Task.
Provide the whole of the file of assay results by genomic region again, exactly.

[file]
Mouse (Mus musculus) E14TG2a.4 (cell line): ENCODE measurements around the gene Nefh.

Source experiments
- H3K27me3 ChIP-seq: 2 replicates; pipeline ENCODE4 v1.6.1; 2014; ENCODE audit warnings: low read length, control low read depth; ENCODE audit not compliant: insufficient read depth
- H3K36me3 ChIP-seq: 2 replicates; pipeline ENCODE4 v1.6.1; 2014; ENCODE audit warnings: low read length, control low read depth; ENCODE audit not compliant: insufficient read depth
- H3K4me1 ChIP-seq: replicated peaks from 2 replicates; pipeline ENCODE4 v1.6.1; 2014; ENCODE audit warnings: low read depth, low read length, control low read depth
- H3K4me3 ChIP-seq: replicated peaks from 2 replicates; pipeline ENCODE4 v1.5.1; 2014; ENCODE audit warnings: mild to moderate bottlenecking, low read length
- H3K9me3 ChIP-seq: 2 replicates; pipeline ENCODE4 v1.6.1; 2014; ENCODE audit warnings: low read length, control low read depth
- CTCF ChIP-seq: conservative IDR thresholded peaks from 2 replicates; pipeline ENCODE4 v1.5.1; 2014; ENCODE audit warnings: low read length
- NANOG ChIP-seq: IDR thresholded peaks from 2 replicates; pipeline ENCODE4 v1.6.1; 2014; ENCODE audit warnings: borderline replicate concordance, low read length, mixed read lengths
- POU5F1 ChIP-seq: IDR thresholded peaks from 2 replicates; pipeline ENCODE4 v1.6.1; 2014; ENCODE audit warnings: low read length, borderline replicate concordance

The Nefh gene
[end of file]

Mouse (Mus musculus) E14TG2a.4 (cell line): ENCODE measurements around the gene Nefh.

Source experiments
- H3K27me3 ChIP-seq: 2 replicates; pipeline ENCODE4 v1.6.1; 2014; ENCODE audit warnings: low read length, control low read depth; ENCODE audit not compliant: insufficient read depth
- H3K36me3 ChIP-seq: 2 replicates; pipeline ENCODE4 v1.6.1; 2014; ENCODE audit warnings: low read length, control low read depth; ENCODE audit not compliant: insufficient read depth
- H3K4me1 ChIP-seq: replicated peaks from 2 replicates; pipeline ENCODE4 v1.6.1; 2014; ENCODE audit warnings: low read depth, low read length, control low read depth
- H3K4me3 ChIP-seq: replicated peaks from 2 replicates; pipeline ENCODE4 v1.5.1; 2014; ENCODE audit warnings: mild to moderate bottlenecking, low read length
- H3K9me3 ChIP-seq: 2 replicates; pipeline ENCODE4 v1.6.1; 2014; ENCODE audit warnings: low read length, control low read depth
- CTCF ChIP-seq: conservative IDR thresholded peaks from 2 replicates; pipeline ENCODE4 v1.5.1; 2014; ENCODE audit warnings: low read length
- NANOG ChIP-seq: IDR thresholded peaks from 2 replicates; pipeline ENCODE4 v1.6.1; 2014; ENCODE audit warnings: borderline replicate concordance, low read length, mixed read lengths
- POU5F1 ChIP-seq: IDR thresholded peaks from 2 replicates; pipeline ENCODE4 v1.6.1; 2014; ENCODE audit warnings: low read length, borderline replicate concordance

The Nefh gene